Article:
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What is your Blood Pressure?

Posted Sep 13 2011 9:36am

Most adults in the UK have blood pressureThe pressure of blood within the arteries. readings in the range from 120 over 80 (120/80) to 140 over 90 (140/90).The first point is that the 'ideal' bloodA fluid that transports oxygen and other substances through the body, made up of blood cells suspended in a liquid. pressure for one person may be different for another. However, blood pressures that fall outside the normal range of 120 over 80 (120/80) can be indicative of disease.

Generally speaking, we should all ideally have a blood pressure below 120 over 80 (120/80). At this level there is a demonstrably lower risk of heart disease or strokeAny sudden neurological problem caused by a bleed or a clot in a blood vessel.. If your blood pressure is above 120/80mmHg, you will need to take steps to bring the pressure down.

UK charity the Blood Pressure Association is has arranged for health professionals in Oxfordfordshire to offer free blood pressure checks at a variety of convenient venues or ‘Pressure Stations’ in the area. During last year’s Know your Numbers! Week, 69% of people tested in Oxfordshire didn't know their blood presure numbers and 44% had high blood pressure readings.

Almost 1,500 Pressure Stations are being held nationwide, with venues in high street and supermarket pharmacies, shopping centres, markets, sports centres and other popular community venues. 1 in 3 adults has high blood pressure and a third of them have no idea as it has no symptoms. That’s around 5 million people whose lives are actually at risk because they don’t know their numbers.

High blood pressure nearly always has no symptoms and for many people is ‘out of sight and out of mind’, but its effects can be devastating. It is the UK ’s biggest silent killer, being responsible for 60% of strokes and 40% of heart attacks. If it is detected though, it can be successfully managed.

Adults should know their blood pressure numbers in the same way they know their height and weight and the only way to find out what they are is to have a blood pressure check. Free checks will be available to all adults.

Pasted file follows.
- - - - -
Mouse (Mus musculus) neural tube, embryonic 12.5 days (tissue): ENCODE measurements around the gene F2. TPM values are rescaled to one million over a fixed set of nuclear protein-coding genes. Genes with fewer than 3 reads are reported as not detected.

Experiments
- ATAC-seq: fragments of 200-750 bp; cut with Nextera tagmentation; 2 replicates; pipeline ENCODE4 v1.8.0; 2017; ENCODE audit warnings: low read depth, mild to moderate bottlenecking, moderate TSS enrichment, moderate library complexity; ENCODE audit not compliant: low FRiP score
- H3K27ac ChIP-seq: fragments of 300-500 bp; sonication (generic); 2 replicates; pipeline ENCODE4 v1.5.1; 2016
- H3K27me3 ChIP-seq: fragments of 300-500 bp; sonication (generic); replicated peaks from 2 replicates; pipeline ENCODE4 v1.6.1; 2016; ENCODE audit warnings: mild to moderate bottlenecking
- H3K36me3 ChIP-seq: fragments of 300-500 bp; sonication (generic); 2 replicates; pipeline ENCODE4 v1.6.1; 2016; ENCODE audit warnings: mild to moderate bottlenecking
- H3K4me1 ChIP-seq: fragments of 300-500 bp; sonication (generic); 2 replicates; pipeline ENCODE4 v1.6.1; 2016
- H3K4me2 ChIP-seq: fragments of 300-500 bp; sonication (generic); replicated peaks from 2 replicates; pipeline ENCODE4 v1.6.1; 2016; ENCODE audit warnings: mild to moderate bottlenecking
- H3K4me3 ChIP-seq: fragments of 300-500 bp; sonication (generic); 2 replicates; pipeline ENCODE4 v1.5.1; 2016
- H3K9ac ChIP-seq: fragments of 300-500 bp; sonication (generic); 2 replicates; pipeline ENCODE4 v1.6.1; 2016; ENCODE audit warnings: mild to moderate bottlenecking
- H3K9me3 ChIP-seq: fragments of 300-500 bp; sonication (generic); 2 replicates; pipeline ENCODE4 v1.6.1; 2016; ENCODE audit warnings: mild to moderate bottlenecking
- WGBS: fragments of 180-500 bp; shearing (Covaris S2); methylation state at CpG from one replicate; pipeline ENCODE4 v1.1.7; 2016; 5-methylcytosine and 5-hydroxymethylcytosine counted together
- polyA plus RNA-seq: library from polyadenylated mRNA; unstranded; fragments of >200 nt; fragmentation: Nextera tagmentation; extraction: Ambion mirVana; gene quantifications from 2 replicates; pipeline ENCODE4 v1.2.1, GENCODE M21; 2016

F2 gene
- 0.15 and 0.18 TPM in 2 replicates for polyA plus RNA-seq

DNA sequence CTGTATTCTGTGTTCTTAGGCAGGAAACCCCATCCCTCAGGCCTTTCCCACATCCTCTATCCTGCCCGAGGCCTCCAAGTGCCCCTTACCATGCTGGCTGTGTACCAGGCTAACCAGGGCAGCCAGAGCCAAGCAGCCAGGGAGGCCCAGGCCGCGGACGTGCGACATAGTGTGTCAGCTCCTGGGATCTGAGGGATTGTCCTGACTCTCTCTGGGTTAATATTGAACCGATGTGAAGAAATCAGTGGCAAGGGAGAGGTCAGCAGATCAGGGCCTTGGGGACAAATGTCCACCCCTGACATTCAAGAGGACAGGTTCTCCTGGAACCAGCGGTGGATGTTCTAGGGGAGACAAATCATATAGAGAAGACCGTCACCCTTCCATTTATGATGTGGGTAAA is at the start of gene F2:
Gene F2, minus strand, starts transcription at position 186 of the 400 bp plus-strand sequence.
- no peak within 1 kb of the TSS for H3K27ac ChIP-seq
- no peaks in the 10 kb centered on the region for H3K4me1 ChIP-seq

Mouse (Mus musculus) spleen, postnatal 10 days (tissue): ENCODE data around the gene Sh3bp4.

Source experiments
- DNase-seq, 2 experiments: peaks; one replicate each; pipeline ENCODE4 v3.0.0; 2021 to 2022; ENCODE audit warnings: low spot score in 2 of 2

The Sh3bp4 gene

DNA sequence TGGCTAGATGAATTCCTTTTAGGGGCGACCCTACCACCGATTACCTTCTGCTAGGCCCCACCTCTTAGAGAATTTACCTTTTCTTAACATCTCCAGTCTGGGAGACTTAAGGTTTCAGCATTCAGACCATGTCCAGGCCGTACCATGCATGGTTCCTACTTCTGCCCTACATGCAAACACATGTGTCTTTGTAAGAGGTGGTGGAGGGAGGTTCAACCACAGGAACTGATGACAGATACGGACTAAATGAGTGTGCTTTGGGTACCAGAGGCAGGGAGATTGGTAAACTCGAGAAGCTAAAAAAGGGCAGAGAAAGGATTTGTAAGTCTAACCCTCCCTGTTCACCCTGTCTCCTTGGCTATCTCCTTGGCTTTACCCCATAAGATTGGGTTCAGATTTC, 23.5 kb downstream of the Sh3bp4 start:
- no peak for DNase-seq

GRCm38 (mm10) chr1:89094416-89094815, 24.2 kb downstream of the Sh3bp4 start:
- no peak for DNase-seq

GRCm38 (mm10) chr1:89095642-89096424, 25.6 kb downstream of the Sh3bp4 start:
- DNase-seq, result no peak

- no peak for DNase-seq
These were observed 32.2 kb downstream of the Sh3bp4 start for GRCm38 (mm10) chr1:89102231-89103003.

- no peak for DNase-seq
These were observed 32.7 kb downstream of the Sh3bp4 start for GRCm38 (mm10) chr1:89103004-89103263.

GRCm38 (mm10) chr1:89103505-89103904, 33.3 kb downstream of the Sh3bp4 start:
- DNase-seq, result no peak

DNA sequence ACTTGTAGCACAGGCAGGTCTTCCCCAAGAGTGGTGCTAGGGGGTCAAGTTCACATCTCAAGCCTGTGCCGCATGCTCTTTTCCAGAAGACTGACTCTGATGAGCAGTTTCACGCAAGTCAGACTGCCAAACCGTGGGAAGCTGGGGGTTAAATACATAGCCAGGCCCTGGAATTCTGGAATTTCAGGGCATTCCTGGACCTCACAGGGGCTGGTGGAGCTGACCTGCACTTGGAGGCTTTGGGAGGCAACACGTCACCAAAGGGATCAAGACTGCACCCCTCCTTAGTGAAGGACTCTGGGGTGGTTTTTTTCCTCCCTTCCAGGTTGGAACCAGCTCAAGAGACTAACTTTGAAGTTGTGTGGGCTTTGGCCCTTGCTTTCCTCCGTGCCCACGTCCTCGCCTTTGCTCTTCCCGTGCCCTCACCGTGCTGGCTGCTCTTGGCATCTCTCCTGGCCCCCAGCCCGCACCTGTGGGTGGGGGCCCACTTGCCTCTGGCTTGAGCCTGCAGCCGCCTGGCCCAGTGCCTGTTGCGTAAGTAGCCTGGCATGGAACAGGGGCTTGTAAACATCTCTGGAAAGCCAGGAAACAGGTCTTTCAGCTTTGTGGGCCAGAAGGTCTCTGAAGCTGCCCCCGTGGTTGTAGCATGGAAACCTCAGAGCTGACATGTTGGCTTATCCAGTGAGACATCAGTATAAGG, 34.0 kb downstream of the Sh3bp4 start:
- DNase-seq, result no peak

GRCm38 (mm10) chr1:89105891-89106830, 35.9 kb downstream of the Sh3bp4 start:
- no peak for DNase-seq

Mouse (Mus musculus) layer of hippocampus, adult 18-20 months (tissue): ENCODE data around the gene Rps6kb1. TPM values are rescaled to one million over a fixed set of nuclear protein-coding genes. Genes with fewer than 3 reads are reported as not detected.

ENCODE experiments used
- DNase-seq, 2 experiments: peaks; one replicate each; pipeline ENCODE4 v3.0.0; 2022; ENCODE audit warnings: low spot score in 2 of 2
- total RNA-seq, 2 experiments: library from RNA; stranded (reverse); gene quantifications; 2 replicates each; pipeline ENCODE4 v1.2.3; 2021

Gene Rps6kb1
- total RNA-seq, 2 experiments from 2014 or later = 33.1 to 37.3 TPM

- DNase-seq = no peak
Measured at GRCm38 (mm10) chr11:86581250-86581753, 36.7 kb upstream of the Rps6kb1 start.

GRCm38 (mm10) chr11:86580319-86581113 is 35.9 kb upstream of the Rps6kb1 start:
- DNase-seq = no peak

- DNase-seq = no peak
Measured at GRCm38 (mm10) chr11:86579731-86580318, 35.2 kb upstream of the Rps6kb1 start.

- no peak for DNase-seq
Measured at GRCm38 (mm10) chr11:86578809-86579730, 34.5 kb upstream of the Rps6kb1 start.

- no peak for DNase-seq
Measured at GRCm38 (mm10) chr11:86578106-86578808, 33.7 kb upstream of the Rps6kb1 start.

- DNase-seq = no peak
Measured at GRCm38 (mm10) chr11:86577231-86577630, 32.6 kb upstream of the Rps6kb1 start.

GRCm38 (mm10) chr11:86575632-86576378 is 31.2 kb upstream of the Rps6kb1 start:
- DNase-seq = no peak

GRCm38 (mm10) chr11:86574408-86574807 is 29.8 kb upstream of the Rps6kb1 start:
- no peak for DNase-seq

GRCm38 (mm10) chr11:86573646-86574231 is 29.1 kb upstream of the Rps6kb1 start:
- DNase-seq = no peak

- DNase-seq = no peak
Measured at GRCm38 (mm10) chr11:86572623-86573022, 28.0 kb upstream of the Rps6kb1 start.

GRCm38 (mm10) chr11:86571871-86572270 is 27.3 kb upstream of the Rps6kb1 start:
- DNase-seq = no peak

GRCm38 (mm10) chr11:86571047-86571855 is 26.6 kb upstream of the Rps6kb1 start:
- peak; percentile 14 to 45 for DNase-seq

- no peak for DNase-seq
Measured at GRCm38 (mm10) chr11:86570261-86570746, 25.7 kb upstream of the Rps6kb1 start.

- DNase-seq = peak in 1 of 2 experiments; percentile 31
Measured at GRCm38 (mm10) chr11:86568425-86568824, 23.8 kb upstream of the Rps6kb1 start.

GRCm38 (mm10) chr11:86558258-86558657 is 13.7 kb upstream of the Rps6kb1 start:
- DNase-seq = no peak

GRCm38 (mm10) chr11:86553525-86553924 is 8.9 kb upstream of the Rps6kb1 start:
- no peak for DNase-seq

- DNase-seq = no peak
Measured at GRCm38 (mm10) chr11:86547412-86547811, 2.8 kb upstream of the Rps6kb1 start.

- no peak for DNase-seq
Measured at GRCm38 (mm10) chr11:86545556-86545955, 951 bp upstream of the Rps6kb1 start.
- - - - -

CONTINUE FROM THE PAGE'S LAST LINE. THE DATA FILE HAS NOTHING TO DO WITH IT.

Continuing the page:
A quick, painless test can mean the difference between life and death or serious disability.

Pressure Stations in Oxfordshire include (search at for pharmacy opening hours):

  • Trident Training, Trident Business Park, Didcot, Oxfordshire
  • Mid-Counties Co-operative pharmacy, Unit 5 Barberry Place, Bicester Oxon, OX26 3HA
  • Lifestyles Gym & PT studio with Therapy Rooms, W10 Innovation Centre, Howbery Park, Benson Lane, Wallingford, OX10 8BA
  • Mid-Counties Co-operative pharmacy, Market Street, Charlbury, Oxon, OX7 3PL

For an entire list of Pressure Stations in Oxfordshire and to find your nearest, visit:

Paul Newman, Chief Executive of the Blood Pressure Association, says,

“We are delighted so many organisations are taking part in Know your Numbers! Week 2011. Everyone that takes part helps to emphasise the importance of knowing your blood pressure numbers and by offering the free checks could really be saving lives.”

If you have a question about high blood pressure and would like to speak to someone over the phone, call the Blood Pressure Association’s Information Line on 0845 241 0989.

Facts about blood pressure from UK charity the Blood Pressure Association:

  • One in three adults in the UK – 16 million – has high blood pressure. A third of these (5 million) don’t know they have the condition.
  • High blood pressure has no obvious signs or symptoms. The only way to find out if you have the condition is to have a blood pressure check.
  • Untreated high blood pressure is the major risk factor for stroke and heart attack. It is also a risk factor for heart and kidneyOne of two bean-shaped organs that are located on either side of the body, below the ribcage. The main role of the kidneys is to filter out waste products from the blood. disease and vascular dementiaA form of dementia caused by impaired blood supply to the brain..
  • A healthy blood pressure is a level of 120/80mmHg or less. If readings are consistently at or above 140/90mmHg, high blood pressure is diagnosed, and action should be taken to lower it.  
  • Although sufferers may feel healthy, uncontrolled high blood pressure can progressively damage their vital organs.
  • You can lower your blood pressure by having a healthier lifestyle, and, if necessary, by taking medication as directed by your doctor.

The Blood Pressure Association’s ‘Top five tips for a healthy blood pressure’:

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